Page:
[ 421 U.S. Page 663]

     respondent as the president and chief executive officer of the company and read a bylaw prescribing the duties of the chief executive officer.*fn7 He testified that respondent functioned by delegating "normal operating duties," including sanitation, but that he retained "certain things, which are the big, broad, principles of the operation of the company," and had " the responsibility of seeing that they all work together." Id., at 41.

At the close of the Government's case in chief, respondent moved for a judgment of acquittal on the ground that "the evidence in chief has shown that Mr. Park is not personally concerned in this Food and Drug violation." The trial judge denied the motion, stating that United States v. Dotterweich, 320 U.S. 277 (1943), was controlling.

Respondent was the only defense witness. He testified that, although all of Acme's employees were in a sense under his general direction, the company had an "organizational structure for responsibilities for certain functions" according to which different phases of its operation were "assigned to individuals who, in turn, have staff and departments under them." He identified those individuals responsible for sanitation, and related that upon receipt of the January 1972 FDA letter, he had conferred with the vice president for legal affairs,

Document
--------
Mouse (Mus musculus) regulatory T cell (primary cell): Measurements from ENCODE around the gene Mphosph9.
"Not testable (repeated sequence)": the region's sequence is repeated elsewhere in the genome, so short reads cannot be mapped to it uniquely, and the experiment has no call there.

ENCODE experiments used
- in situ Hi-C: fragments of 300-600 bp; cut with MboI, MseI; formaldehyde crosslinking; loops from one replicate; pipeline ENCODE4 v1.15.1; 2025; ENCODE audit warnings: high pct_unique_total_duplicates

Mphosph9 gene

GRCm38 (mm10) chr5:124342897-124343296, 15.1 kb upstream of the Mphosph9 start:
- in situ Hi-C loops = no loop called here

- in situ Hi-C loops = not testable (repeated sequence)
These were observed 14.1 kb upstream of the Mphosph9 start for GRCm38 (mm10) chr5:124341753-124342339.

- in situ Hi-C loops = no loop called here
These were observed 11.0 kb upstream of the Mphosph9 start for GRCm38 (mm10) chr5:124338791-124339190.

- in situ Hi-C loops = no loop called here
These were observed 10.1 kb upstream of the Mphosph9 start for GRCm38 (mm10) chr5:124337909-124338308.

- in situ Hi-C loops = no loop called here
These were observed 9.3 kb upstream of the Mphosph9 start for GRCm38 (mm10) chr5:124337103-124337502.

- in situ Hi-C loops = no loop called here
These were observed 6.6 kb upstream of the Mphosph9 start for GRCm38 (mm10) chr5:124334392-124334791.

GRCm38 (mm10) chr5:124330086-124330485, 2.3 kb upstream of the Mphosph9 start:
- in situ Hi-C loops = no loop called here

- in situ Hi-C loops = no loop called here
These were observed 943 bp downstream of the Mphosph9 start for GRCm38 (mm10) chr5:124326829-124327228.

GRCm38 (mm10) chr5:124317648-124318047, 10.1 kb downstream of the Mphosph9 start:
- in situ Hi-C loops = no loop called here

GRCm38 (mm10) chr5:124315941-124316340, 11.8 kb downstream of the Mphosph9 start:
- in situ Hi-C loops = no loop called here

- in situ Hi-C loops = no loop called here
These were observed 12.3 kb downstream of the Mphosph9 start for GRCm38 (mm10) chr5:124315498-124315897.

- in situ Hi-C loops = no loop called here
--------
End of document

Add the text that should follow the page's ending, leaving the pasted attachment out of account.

[ 421 U.S. Page 664]

     who informed him that the Baltimore division vice president "was investigating the situation immediately and would be taking corrective action and would be preparing a summary of the corrective action to reply to the letter." Respondent stated that he did not "believe there was anything [he] could have done more constructively than what [he] found was being done." App. 43-47.

On cross-examination, respondent conceded that providing sanitary conditions for food offered for sale to the public was something that he was "responsible for in the entire operation of the company," and he stated that it was one of many phases of the company that he assigned to "dependable subordinates." Respondent was asked about and, over the objections of his counsel, admitted receiving, the April 1970 letter addressed to him from the FDA regarding insanitary conditions at Acme's Philadelphia warehouse.*fn8 He acknowledged that, with the exception of the division vice president, the same individuals had responsibility for sanitation in both Baltimore and Philadelphia. Finally, in response to questions concerning the Philadelphia and Baltimore incidents, respondent admitted that the Baltimore problem indicated the system for handling sanitation "wasn't

[ 421 U.S. Page 665]

     working perfectly" and that as Acme's chief executive officer he was responsible for "any result which occurs in our company." Id., at 48-55.

[ 421 U.S. Page 666]

     At the close of the evidence, respondent's renewed motion for a judgment of acquittal was denied. The relevant portion of the trial judge's instructions to the jury challenged by respondent is set out in the margin.*fn9 Respondent's counsel objected to the instructions on the ground that they failed fairly to reflect our decision in United States v. Dotterweich, supra., and to define "'responsible relationship.'" The trial judge overruled Page 666} the objection. The jury found respondent guilty on all counts of the information, and he was subsequently sentenced to pay a fine of $50 on each count.*fn10